Perhaps it?s when the experiences that defined the summer lose their urgency and slide into memory. Something like that seems to be happening with the event that shook London ten weeks ago today. The 7/7 bombings are not the immediate matter, at the forefront of the city?s collective mind, that they were. The passing of the summer months has pushed them back.

So Tuesday could see hearings into the July attacks ? with MPs grilling the Home Secretary, police commissioner and mayor ? and we barely noticed. London?s eye was elsewhere, trained not on a Westminster committee room but on Trafalgar Square, Freddie Flintoff and a tiny, precious urn.

That?s how it should be. A city that can work itself up over the state of cloud cover at the Oval is not the city on the verge of a nervous breakdown the terrorists hoped London would become. The late summer outbreak of Ashes fever stands as a kind of rebuff to the bombers and their plans for us.

And yet, the angst has not vanished completely. Take the Tube, and you?ll see the sideways glances that greet anyone who fits the mental photofit most Londoners now carry. On the Piccadilly line on Monday, a bearded, Asian man slumbered in his seat: each snore, each breath in and out, was monitored by his fellow passengers - closely.

Something of that mood was detectable in a less expected place the other night ? at a cinema, showing what the promoters are doubtless calling the ?most talked-about movie of the year?: Crash.

Set in Los Angeles, it weaves together a series of stories and characters, brought together when cars collide on the LA freeways. Crash?s theme is the relationship of the races in one of the world?s most diverse cities. We see a black cop and his female, Salvadoran partner (and lover); a white District Attorney and his pampered wife; two black carjackers; a Kurdish store owner; a Chinese people smuggler; a black TV executive humiliated when his car is pulled over by an overtly racist cop, a Hispanic locksmith and more.

What makes the film compelling is its refusal to allow anyone to be a complete hero or complete villain. Instead, the characters are studies in ambiguity, No one is without prejudice; no one is irredeemably bad. In a story about black and white, the moral palette is grey. For all that, LA?s different communities are shown in a state of constant tension, suspicious of each other, with the threat of murderous violence never far away.

LA may be 5000 miles from London, but the story felt unsettlingly near. Crash is playing to audiences here every bit as diverse as those on the screen. Each one of the characters there has a counterpart here. The result is that when the credits roll, a question hangs in the air: could that be us?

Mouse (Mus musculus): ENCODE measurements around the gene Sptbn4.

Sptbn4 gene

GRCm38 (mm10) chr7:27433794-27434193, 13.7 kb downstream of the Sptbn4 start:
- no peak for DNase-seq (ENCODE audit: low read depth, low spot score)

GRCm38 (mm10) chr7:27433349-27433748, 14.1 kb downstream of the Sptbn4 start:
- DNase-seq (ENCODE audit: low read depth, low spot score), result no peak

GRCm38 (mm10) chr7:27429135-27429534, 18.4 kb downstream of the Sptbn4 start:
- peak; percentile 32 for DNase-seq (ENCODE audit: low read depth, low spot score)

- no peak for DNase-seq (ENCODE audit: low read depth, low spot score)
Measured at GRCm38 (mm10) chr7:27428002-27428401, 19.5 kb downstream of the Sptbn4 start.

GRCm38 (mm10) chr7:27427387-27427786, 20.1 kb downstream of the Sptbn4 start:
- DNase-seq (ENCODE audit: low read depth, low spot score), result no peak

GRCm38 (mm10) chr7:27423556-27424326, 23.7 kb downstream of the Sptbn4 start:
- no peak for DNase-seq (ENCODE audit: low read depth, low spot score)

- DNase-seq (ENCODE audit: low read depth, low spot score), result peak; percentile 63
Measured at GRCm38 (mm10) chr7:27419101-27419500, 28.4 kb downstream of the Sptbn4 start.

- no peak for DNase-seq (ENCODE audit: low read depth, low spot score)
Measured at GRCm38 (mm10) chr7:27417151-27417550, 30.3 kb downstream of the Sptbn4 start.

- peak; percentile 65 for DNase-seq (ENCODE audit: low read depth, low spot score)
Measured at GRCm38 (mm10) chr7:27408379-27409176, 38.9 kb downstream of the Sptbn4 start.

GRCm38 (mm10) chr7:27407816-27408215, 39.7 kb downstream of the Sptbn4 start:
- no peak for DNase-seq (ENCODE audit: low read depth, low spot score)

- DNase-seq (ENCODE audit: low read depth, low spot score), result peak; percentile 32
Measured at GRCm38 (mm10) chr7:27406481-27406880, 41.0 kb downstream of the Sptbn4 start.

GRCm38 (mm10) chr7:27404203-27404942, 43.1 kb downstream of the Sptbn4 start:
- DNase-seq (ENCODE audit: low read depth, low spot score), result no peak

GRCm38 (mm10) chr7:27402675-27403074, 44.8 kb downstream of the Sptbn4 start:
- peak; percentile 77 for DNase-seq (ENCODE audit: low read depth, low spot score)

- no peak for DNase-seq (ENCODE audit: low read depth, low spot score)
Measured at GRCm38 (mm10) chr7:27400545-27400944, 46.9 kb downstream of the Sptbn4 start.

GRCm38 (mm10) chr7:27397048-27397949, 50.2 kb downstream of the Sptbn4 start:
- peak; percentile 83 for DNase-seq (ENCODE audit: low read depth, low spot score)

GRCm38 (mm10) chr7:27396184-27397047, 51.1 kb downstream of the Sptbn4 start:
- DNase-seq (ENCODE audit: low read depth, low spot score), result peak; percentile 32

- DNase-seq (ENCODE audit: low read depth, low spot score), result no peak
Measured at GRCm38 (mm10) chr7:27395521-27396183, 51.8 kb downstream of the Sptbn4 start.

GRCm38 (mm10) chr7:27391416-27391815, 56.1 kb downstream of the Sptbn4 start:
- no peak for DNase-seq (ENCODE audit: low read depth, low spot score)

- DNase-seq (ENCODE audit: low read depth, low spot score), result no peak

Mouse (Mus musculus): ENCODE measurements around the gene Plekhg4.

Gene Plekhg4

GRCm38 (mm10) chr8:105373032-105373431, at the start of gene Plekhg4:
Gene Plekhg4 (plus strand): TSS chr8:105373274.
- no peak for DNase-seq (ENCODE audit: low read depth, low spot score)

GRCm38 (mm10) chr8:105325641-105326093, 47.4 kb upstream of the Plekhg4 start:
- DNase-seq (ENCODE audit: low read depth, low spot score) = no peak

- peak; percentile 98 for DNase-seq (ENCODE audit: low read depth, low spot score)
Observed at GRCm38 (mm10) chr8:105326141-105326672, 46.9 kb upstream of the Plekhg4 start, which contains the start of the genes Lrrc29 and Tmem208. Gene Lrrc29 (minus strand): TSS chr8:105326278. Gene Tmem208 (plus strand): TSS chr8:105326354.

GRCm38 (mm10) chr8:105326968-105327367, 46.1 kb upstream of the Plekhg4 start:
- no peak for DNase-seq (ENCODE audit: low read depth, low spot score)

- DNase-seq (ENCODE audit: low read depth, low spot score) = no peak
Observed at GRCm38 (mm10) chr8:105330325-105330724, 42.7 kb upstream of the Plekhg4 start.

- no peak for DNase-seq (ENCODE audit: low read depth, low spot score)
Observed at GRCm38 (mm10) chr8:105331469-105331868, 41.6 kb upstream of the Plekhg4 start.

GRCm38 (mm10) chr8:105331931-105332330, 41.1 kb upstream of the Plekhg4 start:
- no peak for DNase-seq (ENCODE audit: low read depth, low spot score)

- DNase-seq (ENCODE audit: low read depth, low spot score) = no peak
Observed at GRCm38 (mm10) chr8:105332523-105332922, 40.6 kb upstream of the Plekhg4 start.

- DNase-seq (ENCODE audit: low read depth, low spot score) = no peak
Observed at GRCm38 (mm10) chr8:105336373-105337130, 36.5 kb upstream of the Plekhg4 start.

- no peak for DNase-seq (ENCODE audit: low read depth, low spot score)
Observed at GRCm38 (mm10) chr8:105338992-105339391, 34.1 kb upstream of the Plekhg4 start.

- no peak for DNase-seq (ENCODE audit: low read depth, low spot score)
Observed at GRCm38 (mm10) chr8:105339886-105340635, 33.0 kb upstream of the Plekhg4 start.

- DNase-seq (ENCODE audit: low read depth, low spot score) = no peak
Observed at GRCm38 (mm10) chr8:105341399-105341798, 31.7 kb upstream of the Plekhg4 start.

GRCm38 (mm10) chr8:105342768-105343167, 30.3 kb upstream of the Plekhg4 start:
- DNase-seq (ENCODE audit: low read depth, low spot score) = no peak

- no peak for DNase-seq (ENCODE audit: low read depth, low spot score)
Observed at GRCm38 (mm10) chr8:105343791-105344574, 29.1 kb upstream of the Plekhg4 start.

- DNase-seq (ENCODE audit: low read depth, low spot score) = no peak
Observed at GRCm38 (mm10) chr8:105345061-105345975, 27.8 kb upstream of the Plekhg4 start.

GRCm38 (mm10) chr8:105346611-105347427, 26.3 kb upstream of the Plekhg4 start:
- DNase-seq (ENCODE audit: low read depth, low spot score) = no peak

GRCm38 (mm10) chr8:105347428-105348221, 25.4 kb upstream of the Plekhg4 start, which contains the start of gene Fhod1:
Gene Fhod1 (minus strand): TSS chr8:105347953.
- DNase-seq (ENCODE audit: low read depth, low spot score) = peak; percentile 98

Most Londoners would want to answer with an instinctive No. On the day before the bombings, we beat off some of the world?s greatest cities thanks to our diversity, bagging the Olympic games by showing that London is the world in one city. A day later, we proved the point again with a roll-call of victims from all points of the globe. Both 6/7 and 7/7 told the same story: London is the city of many colours.

Of course, Los Angeles is diverse too: the trouble is, if Crash is any guide, all those diverse communities are at each other?s throats. We like to believe London is different. It?s becoming part of our self-image that we have attempted the great mix once associated with the major American cities ? and made a go of it. Race riots in London are a 25 year old memory. To paraphrase Rodney King, the black motorist whose beating by white police sparked the LA riots of 1992, we are the city where ?we can all get along.?

This is not just a cosy self-delusion. Figures released by the IPPR think-tank last week showed that one in four Londoners was born outside Britain. Factor in those whose parents were newcomers to this country, and London?s boast looks real: truly, this is a city of immigrants. But this is also the place where tolerance seems most deeply embedded. Talk to government officials and they?ll tell you that the MPs who report the greatest opposition to asylum and immigration in their constituencies also represent the areas with the fewest migrants. In London, with the greatest diversity in the UK, acceptance is greater.

And yet the Crash question still nags. Have we really woven all these different threads into a single fabric ? or are there some among us who cannot find their place? If we do lack the friction and confrontation on show in LA, might that not be because we are nicer, more tolerant people ? but because we simply encounter those different to ourselves less often?

That?s a live issue in London, where communities often exist in their own enclaves, behind invisible walls. Think of the stretch of Edgware Road where men walk arm in arm, sipping coffee and twiddling beads, as if in an Arab capital; or the streets of Stamford Hill, where ultra-orthodox Jews live, work and pray as they might have in 18th century Poland or Russia.

There?s a risk that the only Poles other Londoners will meet are those who serve them in a bar or repair their drains. That this city?s Kurds or Germans or Bengalis will remain as far apart from each other as if they had never left home.

This is a danger, one whose risks we don?t need a film to point out. We saw them all too clearly ten weeks ago, at the height, and depth, of this strange, bittersweet summer.